It's no secret that EA
has financially underperformed for the past two years, with seasonal sales last year alone slipping 25%. The CEO of EA
, John Riccitiello, has acknowledged that the performance of the company under his direction has been poor to date, and that steps had to be taken in order to correct this.
In light of this, it now looks like EA
are shaping up a new aggressive form of sales strategy to boost revenue, by changing the way in which digital content is delivered to users of Xbox LIVE
Nick Earl laid out plans to investors at a conference today of plans to implement a PDLC (Premium Downloadable Content) initiative, which he stated would work similarly to Battlefield 1943
In essence EA
would release an item of PDLC priced at around $10-15 as a stand alone product downloadable to the console. "A full-blown packaged game would follow shortly after the release of the PDLC, bearing a full retail price" explained Nick Earl.
Confused? The best way to imagine the scenario is like this:
- GTA IV's The Ballad of Gay Tony is released as standalone
PDLC prior to GTA IV being available to buy.
- In the weeks following GTA IV is released as a full product (complete with price tag) and simply 'bolts on' to the PDLC you've purchased.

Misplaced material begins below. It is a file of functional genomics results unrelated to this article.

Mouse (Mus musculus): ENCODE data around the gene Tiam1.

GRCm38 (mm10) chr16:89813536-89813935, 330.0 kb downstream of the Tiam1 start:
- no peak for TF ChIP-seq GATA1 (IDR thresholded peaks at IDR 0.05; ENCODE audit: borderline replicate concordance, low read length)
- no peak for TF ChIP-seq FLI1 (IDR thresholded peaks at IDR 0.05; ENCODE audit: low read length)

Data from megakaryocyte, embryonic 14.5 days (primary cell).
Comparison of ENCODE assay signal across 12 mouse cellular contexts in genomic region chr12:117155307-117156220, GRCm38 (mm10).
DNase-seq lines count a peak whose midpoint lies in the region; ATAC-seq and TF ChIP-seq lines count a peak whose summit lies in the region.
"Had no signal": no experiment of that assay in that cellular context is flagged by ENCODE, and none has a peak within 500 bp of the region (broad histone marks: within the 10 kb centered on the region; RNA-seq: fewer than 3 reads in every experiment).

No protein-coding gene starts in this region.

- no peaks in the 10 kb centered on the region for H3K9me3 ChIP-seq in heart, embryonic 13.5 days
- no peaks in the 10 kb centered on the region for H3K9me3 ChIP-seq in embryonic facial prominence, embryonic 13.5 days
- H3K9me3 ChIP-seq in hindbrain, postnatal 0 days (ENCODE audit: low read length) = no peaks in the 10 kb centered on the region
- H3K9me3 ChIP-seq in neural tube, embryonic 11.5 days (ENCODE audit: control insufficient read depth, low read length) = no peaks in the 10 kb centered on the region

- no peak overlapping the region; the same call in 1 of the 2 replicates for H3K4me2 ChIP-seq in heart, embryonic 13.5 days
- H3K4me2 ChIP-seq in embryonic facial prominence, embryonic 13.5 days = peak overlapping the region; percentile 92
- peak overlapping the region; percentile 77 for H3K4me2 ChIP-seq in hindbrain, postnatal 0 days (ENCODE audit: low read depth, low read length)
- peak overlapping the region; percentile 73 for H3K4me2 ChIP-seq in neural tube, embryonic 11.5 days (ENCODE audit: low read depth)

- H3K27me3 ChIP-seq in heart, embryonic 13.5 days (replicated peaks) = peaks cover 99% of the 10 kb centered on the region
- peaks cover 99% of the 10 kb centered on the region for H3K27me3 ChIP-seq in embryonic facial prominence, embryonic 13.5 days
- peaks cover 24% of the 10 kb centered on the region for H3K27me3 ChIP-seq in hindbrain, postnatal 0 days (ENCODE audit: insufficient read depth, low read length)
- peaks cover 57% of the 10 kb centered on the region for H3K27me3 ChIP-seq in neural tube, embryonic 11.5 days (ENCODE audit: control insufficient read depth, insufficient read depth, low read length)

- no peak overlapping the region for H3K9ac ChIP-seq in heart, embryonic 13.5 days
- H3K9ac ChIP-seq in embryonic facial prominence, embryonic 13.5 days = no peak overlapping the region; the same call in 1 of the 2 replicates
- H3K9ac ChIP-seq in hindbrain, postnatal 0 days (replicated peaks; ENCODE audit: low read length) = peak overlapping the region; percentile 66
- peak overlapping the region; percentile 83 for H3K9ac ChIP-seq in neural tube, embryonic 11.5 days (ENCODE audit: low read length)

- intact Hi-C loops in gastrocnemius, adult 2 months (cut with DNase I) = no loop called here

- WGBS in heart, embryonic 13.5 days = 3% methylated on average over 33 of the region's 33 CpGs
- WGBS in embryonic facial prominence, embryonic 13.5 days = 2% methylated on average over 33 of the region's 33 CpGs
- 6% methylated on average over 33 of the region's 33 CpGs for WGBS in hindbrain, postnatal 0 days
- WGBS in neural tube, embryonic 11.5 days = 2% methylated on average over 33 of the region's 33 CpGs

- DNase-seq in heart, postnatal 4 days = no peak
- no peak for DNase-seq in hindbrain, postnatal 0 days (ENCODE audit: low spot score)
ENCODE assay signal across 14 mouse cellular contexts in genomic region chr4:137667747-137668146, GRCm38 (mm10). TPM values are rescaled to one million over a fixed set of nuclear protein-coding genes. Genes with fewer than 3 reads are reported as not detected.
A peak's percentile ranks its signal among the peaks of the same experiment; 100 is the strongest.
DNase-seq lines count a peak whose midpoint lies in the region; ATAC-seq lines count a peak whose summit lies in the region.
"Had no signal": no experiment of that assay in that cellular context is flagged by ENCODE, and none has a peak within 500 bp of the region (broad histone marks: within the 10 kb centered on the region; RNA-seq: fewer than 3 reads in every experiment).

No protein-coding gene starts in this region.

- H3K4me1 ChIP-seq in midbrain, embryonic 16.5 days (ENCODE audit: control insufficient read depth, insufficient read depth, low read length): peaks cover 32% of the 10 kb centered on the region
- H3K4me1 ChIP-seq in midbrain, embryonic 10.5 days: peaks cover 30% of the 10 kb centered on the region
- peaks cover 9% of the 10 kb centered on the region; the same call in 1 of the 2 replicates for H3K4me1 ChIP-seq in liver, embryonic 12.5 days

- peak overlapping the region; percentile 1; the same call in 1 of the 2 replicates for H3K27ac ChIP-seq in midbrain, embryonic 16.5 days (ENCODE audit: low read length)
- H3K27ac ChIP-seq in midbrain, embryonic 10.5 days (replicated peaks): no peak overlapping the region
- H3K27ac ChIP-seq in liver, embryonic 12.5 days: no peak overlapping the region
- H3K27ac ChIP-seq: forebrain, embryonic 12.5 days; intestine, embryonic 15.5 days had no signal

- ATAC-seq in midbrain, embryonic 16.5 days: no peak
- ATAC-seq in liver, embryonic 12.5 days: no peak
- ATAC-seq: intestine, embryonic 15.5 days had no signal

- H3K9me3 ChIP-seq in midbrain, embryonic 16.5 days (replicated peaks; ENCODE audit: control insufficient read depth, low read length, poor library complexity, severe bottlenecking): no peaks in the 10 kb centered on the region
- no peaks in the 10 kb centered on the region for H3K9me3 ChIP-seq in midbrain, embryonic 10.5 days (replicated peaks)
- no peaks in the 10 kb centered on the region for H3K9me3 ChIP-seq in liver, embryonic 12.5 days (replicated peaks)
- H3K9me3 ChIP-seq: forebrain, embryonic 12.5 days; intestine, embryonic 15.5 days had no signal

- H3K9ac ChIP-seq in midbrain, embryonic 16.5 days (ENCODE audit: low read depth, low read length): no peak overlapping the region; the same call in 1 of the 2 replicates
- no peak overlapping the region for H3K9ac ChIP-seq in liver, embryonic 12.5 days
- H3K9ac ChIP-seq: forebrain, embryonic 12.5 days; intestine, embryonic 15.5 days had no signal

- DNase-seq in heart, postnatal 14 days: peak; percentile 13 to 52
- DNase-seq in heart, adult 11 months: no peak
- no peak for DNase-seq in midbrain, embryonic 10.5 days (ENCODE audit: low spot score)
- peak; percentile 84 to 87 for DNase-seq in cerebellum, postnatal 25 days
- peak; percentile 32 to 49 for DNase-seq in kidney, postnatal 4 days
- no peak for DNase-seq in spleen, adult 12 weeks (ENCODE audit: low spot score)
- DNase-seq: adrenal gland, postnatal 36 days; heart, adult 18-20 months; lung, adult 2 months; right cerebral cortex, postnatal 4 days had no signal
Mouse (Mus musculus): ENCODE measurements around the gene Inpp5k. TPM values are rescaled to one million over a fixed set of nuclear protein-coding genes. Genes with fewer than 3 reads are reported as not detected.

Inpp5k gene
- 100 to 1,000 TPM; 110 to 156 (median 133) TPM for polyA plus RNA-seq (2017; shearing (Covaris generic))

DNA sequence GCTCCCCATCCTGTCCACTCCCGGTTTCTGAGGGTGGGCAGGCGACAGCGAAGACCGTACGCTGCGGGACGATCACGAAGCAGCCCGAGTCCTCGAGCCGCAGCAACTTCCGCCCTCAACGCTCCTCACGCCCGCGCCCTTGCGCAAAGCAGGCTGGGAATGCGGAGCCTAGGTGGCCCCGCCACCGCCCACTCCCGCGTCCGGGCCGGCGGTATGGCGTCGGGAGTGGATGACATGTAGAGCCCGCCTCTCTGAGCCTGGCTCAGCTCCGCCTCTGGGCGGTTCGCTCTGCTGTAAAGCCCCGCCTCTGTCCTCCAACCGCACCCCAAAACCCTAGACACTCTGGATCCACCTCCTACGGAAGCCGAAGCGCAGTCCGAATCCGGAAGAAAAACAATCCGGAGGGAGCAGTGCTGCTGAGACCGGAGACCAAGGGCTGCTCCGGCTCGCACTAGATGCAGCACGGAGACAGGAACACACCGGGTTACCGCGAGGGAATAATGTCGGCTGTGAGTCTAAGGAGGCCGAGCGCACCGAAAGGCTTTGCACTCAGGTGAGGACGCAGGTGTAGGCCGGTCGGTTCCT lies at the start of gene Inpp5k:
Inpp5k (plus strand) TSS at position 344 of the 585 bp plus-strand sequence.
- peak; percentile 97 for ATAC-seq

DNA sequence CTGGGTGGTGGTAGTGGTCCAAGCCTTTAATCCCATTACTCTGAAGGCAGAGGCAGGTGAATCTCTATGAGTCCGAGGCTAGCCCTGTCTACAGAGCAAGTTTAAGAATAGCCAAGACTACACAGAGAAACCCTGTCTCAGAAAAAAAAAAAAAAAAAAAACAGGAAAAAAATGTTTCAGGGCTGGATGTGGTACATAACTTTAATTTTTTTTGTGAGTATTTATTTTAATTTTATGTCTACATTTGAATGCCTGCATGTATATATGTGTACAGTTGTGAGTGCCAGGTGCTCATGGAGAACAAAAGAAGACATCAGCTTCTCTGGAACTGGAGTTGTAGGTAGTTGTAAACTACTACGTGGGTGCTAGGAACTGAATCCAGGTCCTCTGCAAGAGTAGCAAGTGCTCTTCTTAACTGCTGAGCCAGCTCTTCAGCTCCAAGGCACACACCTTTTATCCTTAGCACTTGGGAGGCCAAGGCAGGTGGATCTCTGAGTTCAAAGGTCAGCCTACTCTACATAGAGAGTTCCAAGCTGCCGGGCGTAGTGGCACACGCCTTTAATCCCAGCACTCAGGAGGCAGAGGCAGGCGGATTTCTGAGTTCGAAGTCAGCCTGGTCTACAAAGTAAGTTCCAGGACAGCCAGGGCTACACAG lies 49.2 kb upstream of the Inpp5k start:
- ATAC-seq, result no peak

If this came to fruition then you'd be paying for the 'demo' you previously downloaded for free to evaluate whether you wanted to spend your hard earned (and often limited) cash on the full product.
This strategy is already drawing fire from gamers across forums and blogs on the internet. Opinions anyone?UPDATE: Speaking in an exclusive interview with Kotaku, EA have clarified their position on their proposed new business model:
"[We are working] on a number of projects for delivering premium content to consumers before, during, and after the launch of a packaged-goods version of the game."
"To date, there is no set pricing strategy for the entire EA portfolio. And many of the proposals include free-to-play content on models similar to Madden Ultimate Team, Battlefield Heroes and Battlefield 1943."
"None of the proposals call for charging consumers for traditionally free game demos."